If you only have one day in Kraków, one of the best ways to enjoy the city is by taking a tour of Kraków’s Old Town and Royal Road. When Kraków was the royal capital of Poland from the 14th to 16th centuries, this historic street was used for many important events including coronation processions, royal funerals, weddings, and for foreign envoys.
The route runs from the old Medieval walls near St. Florian’s Gate in the north, through the Old Town, and finally to Wawel Cathedral in the south. Most of Kraków’s must see sights can be found by walking along the Royal Road, making it perfect for those with only 24 hours in Kraków.
Table of Contents
1 – Planty
By the early 19th century, the old defensive walls surrounding the city were in disrepair as Kraków began to expand and modernize. Emperor Franz I of Austro-Hungary ordered the medieval city walls to be dismantled, the towers to be removed, and the moats to be filled in. Fortunately, the Barbican and Florian’s Gate were spared destruction.
The defensive walls were replaced with gardens, fountains, walkways, and statues, part of an urban development project. Today, this green belt is known as the Planty, a 4 milometer (2.5 mile) park which encircles the entire Old Town of Kraków. The world Planty comes from the Polish word plantovac which means “flat.”
If you have the time, a great way to enjoy Kraków is by walking the entire park which circles the entire Old Town. This pleasant walk, which takes at least two hours to fully appreciate, will take you through some of the quieter parts of Kraków. While you will encounter some tourists with guidebook and camera in hand, you are more likely to encounter street musicians, locals walking their dogs, and couples holding hands.
2 – Kraków Barbican and the Old City Walls
The imposing Kraków Barbican (Barbakan Krakowski) is located just north of Old Town (Stare Miasto). This round fortified defensive outpost provided extra security along the city walls and protected weaker points along the wall, for example, where there were gates. This Barbican is one of only three remaining defensive outposts in Europe with Kraków Barbican being the best preserved.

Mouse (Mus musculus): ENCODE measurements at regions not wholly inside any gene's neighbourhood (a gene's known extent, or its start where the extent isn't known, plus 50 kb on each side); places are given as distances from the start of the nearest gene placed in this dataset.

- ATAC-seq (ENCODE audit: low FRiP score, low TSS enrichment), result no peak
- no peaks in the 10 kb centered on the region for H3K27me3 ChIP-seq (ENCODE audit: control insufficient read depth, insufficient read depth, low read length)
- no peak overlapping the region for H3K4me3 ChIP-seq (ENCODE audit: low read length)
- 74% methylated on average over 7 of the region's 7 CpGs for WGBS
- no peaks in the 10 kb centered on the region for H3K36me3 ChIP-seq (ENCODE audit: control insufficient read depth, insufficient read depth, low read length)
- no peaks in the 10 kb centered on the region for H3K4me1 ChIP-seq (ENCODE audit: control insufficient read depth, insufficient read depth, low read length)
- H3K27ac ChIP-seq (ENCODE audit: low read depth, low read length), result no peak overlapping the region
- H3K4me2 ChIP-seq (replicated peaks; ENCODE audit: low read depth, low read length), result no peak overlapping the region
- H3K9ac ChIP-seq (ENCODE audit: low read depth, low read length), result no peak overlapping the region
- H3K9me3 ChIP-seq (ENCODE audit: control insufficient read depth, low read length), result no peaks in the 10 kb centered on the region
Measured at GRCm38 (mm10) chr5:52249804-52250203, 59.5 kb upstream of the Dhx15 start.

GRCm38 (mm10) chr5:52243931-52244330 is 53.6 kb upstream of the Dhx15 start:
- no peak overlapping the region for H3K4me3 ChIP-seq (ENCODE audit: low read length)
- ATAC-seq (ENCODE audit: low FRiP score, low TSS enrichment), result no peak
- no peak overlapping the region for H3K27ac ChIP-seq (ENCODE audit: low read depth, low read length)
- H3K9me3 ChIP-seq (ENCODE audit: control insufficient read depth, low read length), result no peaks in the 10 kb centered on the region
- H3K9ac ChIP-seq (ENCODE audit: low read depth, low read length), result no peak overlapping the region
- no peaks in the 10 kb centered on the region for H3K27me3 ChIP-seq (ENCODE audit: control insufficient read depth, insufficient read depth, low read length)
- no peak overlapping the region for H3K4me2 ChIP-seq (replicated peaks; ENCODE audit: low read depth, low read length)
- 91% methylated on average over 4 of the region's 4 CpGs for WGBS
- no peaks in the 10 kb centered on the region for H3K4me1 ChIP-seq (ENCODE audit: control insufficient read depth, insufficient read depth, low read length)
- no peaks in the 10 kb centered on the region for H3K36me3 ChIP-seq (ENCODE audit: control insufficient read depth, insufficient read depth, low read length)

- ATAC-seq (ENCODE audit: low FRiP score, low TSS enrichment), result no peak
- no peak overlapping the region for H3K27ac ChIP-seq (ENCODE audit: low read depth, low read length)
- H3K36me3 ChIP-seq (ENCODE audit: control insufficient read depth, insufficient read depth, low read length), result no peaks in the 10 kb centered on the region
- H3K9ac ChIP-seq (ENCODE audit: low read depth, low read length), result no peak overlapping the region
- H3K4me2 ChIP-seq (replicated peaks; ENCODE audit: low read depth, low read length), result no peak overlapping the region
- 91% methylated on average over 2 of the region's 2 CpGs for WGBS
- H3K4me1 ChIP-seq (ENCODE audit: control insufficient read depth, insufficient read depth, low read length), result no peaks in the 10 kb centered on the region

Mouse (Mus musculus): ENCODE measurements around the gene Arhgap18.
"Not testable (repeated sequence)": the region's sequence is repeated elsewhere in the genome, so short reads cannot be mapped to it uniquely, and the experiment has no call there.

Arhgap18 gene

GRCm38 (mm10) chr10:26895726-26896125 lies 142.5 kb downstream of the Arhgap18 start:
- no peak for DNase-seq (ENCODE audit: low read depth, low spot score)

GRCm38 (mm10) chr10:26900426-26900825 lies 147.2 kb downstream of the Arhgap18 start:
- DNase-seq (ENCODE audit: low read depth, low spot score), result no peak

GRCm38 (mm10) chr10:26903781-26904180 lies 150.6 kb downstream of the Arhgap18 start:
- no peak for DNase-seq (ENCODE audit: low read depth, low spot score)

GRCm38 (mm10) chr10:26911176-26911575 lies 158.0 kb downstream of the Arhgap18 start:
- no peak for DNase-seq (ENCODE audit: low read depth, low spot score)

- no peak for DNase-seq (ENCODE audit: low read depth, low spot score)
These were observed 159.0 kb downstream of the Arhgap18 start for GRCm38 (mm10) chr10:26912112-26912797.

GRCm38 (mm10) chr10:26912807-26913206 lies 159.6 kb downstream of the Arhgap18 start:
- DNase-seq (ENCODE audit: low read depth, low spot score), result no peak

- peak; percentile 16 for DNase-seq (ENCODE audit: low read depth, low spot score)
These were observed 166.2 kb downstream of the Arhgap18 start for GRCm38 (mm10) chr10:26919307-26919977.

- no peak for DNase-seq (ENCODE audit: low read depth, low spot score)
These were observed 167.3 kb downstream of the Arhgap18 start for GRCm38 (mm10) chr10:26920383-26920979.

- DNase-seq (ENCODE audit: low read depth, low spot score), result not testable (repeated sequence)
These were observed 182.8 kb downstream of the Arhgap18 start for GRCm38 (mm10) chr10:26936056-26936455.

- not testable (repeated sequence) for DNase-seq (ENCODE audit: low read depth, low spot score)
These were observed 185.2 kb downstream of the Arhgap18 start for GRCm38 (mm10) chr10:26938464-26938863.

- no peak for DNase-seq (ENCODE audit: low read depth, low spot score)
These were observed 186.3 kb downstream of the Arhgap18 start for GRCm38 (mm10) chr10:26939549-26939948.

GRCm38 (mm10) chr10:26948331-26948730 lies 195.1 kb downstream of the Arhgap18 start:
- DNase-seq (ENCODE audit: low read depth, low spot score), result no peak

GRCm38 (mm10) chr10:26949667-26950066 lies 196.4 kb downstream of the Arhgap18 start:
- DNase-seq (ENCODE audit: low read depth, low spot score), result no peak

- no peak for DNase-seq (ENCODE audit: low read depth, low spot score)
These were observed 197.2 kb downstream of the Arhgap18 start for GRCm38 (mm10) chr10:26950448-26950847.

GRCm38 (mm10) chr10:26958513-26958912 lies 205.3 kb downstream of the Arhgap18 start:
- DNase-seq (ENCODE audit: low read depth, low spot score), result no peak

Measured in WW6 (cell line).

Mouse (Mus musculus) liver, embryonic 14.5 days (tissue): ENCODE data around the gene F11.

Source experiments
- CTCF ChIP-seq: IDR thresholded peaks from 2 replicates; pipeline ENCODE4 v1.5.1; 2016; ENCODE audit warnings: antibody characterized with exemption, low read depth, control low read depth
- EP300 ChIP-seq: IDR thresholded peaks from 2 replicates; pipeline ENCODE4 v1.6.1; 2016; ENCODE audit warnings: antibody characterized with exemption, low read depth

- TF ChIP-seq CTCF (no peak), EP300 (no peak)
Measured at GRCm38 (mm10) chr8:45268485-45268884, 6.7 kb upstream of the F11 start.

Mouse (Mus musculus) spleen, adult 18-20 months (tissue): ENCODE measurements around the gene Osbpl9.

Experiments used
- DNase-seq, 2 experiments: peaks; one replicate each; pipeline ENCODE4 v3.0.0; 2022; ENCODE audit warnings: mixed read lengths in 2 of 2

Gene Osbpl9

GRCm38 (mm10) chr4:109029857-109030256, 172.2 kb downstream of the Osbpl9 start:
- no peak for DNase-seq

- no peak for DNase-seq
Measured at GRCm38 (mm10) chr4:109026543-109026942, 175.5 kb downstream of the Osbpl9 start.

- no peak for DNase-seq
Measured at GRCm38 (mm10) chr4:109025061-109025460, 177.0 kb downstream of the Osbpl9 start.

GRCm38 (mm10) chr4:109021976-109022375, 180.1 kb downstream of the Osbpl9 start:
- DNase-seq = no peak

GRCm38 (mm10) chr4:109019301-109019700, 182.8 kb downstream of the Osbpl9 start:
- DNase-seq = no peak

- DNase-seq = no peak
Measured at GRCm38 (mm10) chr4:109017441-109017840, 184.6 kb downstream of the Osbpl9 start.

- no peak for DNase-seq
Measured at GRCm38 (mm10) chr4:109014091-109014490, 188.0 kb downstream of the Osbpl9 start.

Kraków Barbican was built in a Gothic-style at the end of the 15th century. The red brick and stone tower has a diameter of 25 meters (82 feet) with walls that are 3 meters (9.8 feet) wide at its base and 0.5 meters (1.6 feet) wide at the top. Its walls feature 130 narrow defensive slots known as embrasures which were used by archers or gunners to attack invaders.
3 – Grunwald Monument
The Grunwald Monument (Pomnik Grunwaldzki) is an equestrian statue monument located in the center of Matejko Square just north of the Barbican. Matejko Square honors the 500th anniversary of the Battle of Grunwald. The Battle of Grumwald, which occurred on July 15, 1410, was one of the most important battles in Poland’s history. During the battle, soldiers from Poland and Lithuania fought together to defeat the Teutonic Knights, a group of German crusaders brought to Poland as mercenaries.
The bronze and granite Grunwald Monument was designed by two Polish sculptors, Antoni Wiwulski and Franciszek Black. On July 15, 1910, 500 years to the day after the Battle of Grumwald, the monument was revealed to the public. During World War II, the monument was destroyed by German soldiers. It was not until 1976 that the monument was reconstructed based on original plans.
The Grunwald Monument is 24 meters (78.7 feet) tall. At the top is an equestrian statue of King Władysław Jagiełło, the King of Poland from 1377 to 1381. The king holds a bridle in his left hand and his sword in his right hand. Standing just below the king is a statue of Vytautas the Great, the Grand Duke of Lithuania. Just below Vytautas is a statue depicting a slain Ulrich von Jungingen, the Grand Master of the Teutonic Knights. On the back of the monument is a statue of a peasant removing his shackles. On the left side is a Lithuanian warrior blowing a horn while walking with a captured Teutonic knight. And, on the right side, is a Polish knight and page collecting Teutonic banners.
4 – St. Florian’s Gate (Brama Floriańska)
This impressive rectangular gate, named after Saint Florian, is known as St. Florian’s Gate (Brama Floriańska). It is one of the most notable and iconic Gothic towers in all of Poland and an important cultural icon of Kraków’s Old Town. The tower measures in at 33.5 meters (109.9 feet) tall.
St. Florian’s Gate was built in 1307. The gate was part of the new city defenses which surrounded Kraków. At its height of existence, the city wall featured 17 towers, 47 watchtowers, and eight gates including this one.
This was the main entryway into the Old Town. Those who wished to enter the Old Town would first have to pass through the Barbican, walk across a drawbridge over the town moat, then finally pass through St. Florian’s Gate.